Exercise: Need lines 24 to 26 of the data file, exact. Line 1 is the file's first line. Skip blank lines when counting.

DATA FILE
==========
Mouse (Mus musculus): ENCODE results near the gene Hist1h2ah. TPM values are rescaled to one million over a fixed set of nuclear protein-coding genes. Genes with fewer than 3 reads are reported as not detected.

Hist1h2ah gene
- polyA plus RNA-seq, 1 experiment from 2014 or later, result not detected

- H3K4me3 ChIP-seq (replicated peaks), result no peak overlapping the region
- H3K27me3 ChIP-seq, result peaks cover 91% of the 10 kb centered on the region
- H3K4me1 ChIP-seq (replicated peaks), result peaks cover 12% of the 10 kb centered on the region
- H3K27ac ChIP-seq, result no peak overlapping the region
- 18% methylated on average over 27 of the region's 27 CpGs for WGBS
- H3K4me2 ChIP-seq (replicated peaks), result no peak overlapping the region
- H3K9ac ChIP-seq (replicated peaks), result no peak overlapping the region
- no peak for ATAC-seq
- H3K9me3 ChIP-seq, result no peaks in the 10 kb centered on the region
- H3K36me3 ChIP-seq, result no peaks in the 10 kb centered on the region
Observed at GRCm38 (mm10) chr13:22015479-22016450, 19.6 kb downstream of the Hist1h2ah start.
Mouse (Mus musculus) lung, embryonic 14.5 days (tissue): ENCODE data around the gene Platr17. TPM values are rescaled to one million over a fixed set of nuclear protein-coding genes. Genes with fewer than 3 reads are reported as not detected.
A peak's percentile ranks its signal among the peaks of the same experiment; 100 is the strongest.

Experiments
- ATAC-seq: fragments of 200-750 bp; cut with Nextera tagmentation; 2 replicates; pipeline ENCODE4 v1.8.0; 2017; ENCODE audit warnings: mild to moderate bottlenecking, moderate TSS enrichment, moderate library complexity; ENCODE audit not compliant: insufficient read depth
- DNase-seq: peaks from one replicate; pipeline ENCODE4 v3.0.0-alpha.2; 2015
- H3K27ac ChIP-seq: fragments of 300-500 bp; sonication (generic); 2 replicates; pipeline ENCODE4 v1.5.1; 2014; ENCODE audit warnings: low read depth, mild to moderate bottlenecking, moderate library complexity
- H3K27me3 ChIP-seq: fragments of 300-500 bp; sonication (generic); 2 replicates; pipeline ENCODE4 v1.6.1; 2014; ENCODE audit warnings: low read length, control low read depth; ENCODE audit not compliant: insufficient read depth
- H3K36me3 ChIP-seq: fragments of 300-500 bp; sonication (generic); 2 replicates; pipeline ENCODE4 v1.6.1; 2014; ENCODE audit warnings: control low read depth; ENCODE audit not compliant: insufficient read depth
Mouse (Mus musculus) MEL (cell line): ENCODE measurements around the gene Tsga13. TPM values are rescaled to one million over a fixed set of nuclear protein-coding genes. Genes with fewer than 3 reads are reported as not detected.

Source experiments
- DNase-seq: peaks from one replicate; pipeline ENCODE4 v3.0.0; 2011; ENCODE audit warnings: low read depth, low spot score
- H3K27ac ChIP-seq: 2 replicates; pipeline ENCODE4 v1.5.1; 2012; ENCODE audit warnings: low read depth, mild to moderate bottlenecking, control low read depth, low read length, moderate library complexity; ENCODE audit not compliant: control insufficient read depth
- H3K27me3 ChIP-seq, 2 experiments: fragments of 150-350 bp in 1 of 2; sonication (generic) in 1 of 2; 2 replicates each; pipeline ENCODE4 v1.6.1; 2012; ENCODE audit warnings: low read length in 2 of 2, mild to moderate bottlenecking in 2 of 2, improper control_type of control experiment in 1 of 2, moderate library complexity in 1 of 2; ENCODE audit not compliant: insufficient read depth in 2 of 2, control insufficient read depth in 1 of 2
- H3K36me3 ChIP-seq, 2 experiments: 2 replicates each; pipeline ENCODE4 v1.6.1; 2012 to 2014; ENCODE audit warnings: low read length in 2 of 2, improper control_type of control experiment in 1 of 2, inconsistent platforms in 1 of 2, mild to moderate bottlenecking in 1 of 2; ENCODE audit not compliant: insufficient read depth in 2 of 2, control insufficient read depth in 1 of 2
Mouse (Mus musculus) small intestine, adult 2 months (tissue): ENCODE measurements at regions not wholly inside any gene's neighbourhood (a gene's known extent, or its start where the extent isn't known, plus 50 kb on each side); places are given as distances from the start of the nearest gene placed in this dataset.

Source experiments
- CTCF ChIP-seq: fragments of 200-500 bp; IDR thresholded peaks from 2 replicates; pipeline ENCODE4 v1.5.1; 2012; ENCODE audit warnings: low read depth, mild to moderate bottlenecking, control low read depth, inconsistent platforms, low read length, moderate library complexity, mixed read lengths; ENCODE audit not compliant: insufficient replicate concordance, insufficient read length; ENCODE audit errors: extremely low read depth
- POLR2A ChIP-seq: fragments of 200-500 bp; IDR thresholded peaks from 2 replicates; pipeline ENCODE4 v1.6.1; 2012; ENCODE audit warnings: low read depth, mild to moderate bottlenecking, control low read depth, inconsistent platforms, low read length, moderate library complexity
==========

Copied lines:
Source experiments
- DNase-seq: peaks from one replicate; pipeline ENCODE4 v3.0.0; 2011; ENCODE audit warnings: low read depth, low spot score
- H3K27ac ChIP-seq: 2 replicates; pipeline ENCODE4 v1.5.1; 2012; ENCODE audit warnings: low read depth, mild to moderate bottlenecking, control low read depth, low read length, moderate library complexity; ENCODE audit not compliant: control insufficient read depth